2020 Honda Accord VTi-LX Review | carsales

2020 Honda Accord VTi-LX Review | carsales

In a declining market, and for passenger cars
in particular, Honda has launched its 10th generation Accord in Australia. A bold move? Or foolhardy? Honda says neither. The importer believes the business case for
the Accord is sustainable, and this new car, representing the company’s current pinnacle
of technological development, keeps faith with Honda’s existing customer base. Pricing for the new Accord reflects that balancing
act. The new model range comprises two powertrain
variants in one well-specified trim level, VTi-LX, which offers as standard adaptive
cruise control, parking assistance, leather upholstery, satellite navigation and advanced
smartphone connectivity. Under the bonnet of the Accord there’s a choice
of four-cylinder hybrid power or this downsized turbocharged engine, which is paired with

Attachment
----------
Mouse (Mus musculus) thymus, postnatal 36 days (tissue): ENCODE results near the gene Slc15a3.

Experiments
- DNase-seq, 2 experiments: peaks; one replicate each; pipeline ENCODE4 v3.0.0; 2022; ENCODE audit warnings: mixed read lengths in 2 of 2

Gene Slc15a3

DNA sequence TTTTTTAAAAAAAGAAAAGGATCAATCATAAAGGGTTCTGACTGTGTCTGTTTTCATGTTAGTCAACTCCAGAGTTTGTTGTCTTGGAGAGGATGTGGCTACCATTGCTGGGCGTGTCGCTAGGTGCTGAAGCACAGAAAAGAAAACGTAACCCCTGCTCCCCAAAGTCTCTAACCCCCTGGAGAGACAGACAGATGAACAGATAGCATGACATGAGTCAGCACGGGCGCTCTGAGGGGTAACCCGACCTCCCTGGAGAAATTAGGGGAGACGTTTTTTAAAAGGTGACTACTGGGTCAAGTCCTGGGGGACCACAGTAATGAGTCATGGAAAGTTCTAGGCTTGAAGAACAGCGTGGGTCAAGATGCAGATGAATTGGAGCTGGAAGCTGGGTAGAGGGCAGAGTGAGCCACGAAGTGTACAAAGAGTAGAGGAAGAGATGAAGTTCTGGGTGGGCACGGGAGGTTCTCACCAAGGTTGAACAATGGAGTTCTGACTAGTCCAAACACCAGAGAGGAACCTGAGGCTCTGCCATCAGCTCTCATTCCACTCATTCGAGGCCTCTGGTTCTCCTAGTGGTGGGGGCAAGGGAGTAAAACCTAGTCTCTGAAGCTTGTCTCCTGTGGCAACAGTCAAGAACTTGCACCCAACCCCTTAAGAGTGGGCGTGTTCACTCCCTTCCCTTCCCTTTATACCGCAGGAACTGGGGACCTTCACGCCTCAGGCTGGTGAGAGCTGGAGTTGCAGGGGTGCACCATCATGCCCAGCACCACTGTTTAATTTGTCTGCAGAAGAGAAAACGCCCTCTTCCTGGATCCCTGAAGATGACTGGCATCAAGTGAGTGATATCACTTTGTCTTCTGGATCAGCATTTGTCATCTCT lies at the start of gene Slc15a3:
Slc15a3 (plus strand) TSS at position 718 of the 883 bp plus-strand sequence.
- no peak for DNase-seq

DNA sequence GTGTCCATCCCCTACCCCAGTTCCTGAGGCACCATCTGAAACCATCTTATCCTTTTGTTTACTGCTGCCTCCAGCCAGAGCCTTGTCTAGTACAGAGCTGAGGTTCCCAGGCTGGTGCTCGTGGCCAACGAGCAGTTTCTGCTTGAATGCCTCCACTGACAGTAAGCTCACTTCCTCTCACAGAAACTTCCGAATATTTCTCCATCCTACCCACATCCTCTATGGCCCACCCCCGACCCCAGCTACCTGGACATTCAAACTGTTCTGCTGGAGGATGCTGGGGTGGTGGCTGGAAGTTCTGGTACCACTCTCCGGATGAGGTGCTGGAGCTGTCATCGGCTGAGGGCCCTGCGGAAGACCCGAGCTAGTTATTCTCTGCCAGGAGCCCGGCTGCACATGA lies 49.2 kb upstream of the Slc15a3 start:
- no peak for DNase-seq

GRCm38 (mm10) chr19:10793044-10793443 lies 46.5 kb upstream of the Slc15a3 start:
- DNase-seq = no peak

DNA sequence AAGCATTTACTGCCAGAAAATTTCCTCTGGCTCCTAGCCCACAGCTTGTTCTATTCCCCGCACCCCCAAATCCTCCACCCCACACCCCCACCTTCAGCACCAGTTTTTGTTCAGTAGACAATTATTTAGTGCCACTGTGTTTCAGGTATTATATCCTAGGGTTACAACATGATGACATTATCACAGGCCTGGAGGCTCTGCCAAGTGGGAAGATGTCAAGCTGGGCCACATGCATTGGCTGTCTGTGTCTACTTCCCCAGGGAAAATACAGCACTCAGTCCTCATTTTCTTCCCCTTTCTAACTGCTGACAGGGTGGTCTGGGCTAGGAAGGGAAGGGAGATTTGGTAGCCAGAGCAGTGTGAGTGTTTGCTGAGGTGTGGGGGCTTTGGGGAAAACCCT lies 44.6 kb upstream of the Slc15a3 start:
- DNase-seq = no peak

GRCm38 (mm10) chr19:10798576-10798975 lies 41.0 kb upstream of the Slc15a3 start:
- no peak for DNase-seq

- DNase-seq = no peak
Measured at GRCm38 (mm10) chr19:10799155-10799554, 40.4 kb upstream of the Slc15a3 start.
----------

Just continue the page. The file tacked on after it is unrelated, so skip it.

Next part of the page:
a continuously-variable transmission The flagship hybrid is $8500 cheaper than
the previous hybrid Accord, discontinued in 2016. Although the turbo engine is based heavily
on the turbocharged engine in the CR-V range, it produces more torque in the Accord. Both cars proved to be economical, but comfortable
and smooth during the drive program for the local launch of the new Accord. Honda has configured the two different powertrains
to deliver more than enough performance for overtaking at open-road speeds, despite the
fuel-saving promise of the two variants. For the media drive program the two variants
posted figures below seven litres per 100km. Ride comfort does feel busy on country road
surfaces that are less than perfect, but the Accord will soak up some harder impacts quite
well, and the suspension provides flat handling and a respectable level of grip. Inside, the cabin of the Accord is quiet and
presentable, in design terms. The seats are well shaped for comfort, and
there’s plenty of rear-seat legroom, although headroom in the back is inadequate for taller
adults. Boot space is generous in the case of both
vehicles, with the hybrid’s battery well out of the way underneath the rear seat. The Accord is a practical and refined package,
but at this price point it may not be enough to sway buyers other than rusted-on Honda
fans. And Honda’s own sales projection of 150 cars
supports that thinking.

About the Author: Michael Flood


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